For those interested in new interpretations of old ideas, this post describes a very different kind of book, many years in its development. If you choose to read it, if you’re interested in the relations between conscious and unconscious, between man and nature, science and religion, it will be among the most original books you’ll ever read. It will likely upset your ideas of what your mind is for, just as it upset mine when I was forced by my own illusions (and those I inherited) to come to terms in some way with the unconscious.
It’s well known that new and original ways of looking at things take time to sink in, at least for those revolving around the self-flattering notions of who we think we are — or should or would be. Centuries-old religious ideals convince us even today that we can be who we “should” or would be, simply by believing it. This is the age-old way of ego, and most will remain convinced of its illusion as a defense against the unconscious — or, if you prefer, a God who makes demands on us and not just a comforting image of wishful thinking in times of despair.
The scientific view is equally convinced of this same illusion, having inherited it as duly as one is born with eyes and ears. Though, with no conception of a Deity but only an unconscious will to power, it seeks to “conquer” an external nature without taking serious note that she also works within; and dangerously so, for the double-sided hubris of humanity has been recorded since biblical times. The artificial reality we’ve spent millennia to achieve has become so toxic today, however, the current form of education will not much longer support it…
Based on the psychology of C. G. Jung and inspired by Goethe’s Faust, this book is a poetic description of the change in perspective prompted by the mid-life transition. For many, it will be only an odd curiosity. But for those who are deeply moved by this process, to confront the strange, symbolic figures which lead into the collective unconscious, this book will serve as a living example of the ideas and emotions encountered when an exchange, a dialogue, is entered into with the other side.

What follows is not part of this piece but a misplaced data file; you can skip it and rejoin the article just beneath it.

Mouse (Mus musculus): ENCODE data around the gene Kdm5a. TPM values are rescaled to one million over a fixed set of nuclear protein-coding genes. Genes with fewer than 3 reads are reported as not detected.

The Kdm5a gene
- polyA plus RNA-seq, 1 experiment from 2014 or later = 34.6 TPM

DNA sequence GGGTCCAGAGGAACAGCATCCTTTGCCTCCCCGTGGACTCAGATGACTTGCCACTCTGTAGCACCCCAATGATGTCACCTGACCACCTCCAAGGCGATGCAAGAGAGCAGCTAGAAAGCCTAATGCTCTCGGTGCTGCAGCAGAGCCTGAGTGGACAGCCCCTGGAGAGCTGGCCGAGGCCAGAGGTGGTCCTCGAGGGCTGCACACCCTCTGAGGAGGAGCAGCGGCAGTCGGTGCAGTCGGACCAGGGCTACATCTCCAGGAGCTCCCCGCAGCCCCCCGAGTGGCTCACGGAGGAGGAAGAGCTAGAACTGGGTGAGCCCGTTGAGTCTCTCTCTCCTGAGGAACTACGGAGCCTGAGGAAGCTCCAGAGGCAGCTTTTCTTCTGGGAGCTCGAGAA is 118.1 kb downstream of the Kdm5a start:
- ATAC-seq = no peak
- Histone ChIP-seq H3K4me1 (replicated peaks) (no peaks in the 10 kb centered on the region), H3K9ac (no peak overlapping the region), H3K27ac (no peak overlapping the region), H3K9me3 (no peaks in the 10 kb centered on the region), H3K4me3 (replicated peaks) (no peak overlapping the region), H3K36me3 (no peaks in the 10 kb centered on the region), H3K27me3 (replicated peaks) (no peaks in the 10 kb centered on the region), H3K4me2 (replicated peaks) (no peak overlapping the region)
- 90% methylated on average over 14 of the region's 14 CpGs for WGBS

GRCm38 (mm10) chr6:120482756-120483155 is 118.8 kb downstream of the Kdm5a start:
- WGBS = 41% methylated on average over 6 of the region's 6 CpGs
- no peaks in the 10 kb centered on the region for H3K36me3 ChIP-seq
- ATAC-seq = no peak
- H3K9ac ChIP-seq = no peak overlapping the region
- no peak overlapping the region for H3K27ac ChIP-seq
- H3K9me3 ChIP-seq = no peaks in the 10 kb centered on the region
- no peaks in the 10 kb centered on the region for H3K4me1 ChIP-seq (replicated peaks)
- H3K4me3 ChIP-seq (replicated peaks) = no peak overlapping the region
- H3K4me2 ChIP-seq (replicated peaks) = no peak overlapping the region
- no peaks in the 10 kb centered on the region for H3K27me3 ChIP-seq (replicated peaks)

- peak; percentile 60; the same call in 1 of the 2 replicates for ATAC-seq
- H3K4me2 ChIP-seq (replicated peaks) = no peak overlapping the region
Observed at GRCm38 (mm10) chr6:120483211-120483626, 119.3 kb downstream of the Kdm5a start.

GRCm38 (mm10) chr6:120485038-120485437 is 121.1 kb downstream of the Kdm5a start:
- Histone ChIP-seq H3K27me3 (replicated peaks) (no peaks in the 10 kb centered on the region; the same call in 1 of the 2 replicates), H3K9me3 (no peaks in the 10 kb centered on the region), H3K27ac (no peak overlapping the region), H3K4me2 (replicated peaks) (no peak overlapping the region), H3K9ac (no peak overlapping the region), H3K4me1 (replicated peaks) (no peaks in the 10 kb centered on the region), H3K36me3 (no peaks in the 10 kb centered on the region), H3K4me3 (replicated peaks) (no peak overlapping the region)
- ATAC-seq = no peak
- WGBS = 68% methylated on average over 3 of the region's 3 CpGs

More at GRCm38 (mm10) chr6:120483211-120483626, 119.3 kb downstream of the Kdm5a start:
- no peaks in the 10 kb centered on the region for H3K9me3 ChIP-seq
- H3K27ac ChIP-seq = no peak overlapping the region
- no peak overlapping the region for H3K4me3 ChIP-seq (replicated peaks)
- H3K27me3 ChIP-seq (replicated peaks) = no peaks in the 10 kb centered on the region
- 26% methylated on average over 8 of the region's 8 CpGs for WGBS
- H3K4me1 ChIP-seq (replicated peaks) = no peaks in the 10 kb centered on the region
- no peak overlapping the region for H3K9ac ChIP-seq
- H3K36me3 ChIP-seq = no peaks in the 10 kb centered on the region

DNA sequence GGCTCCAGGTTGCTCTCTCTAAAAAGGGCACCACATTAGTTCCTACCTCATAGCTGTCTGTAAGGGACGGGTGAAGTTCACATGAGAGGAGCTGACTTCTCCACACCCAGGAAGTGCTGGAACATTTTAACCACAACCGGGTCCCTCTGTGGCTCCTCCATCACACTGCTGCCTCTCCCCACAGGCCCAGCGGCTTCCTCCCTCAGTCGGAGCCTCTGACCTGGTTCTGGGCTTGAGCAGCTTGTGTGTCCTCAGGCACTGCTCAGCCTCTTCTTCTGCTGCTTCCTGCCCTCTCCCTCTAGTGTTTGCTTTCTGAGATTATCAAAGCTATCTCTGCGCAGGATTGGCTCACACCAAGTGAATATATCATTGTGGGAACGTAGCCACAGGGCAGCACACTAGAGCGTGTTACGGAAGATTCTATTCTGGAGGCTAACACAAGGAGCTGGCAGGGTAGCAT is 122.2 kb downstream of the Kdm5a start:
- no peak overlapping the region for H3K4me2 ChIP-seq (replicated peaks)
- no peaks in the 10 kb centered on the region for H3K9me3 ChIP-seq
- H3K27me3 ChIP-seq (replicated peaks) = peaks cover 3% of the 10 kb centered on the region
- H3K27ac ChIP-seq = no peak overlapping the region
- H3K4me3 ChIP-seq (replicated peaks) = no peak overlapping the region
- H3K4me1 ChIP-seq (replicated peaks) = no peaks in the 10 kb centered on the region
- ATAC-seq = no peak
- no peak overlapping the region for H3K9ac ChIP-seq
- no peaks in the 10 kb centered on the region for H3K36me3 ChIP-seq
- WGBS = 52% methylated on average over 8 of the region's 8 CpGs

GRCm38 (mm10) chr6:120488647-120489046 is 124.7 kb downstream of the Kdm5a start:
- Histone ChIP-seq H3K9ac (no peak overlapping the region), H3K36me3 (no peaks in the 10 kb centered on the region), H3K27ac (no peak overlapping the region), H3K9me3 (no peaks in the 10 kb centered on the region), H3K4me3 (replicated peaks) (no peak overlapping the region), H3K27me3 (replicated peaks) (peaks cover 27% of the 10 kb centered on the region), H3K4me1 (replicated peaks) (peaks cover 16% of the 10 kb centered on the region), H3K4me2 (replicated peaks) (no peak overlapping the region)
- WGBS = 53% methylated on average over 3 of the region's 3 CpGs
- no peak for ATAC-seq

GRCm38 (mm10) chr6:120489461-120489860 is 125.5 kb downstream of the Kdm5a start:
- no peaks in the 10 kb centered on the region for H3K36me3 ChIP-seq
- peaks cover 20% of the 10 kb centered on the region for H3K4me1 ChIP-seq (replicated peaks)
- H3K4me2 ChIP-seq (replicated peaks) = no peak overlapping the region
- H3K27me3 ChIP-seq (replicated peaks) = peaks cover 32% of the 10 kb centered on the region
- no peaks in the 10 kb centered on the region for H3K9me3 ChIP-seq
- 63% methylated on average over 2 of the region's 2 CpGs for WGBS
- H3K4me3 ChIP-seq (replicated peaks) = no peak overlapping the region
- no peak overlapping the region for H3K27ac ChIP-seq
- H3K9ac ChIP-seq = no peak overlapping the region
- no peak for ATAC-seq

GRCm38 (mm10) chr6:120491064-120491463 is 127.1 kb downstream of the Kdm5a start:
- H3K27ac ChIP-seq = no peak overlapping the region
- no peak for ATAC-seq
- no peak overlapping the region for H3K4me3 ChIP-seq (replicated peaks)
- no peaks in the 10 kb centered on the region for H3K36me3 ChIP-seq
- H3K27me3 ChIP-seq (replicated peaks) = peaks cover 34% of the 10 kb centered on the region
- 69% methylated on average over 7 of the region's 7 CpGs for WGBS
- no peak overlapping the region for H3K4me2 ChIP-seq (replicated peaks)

The subtitle, A Subjective Study of Science, Religion, and Consciousness, reflects the spiritual character of the philosophical depths to which these figures point; for as Jung wrote: because the unconscious consists of a living history of our mental functioning, any serious inquiry into it leads straight into the religious problem.
This problem is grounded in the opposites, and old religious ideas of good and evil still form the foundations of our world-views, whether we accept them consciously or not. They’re how we secretly see ourselves; how we relate to a greater whole both within and without, formed over centuries of intense concentration on the puzzling contradictions of subjective thought.
A major shift in values marks today’s fascination with science and technology, and the spiritual/emotional functions it ignores and represses only multiply the unforeseen consequences they create. The wisdom required to comprehend them is not accessible to the blind quest for rational facts — as if they alone would reconcile the inner division which is our fate.
Lacking an orientation to the inner counter-pole of the unconscious, we can only relate to it through the old concepts. But, these no longer suffice the complexity, the subtlety and diversity, the relativity of the changes taking place today. Without serious re-examination of our repressive view of nature and the psyche, we are only led deeper into the hidden snares which threaten from the dark shadows of an unconscious earthly reality.
Today, information and knowledge have become compensations for wisdom. The paradox is that the wisdom we need is secreted away in the knowledge we’ve repressed: the undeveloped soul of a human animal who yet sees nature as an antagonist and cannot accept the double laws of her demands. As a return for that, we’ve become our own greatest problem — and nature’s as well.
This book isn’t a remedy for this problem. It’s a way to identify and accept it; to find new ways to confront it; to enter a new psychological stage in nature’s ceaseless urge for development.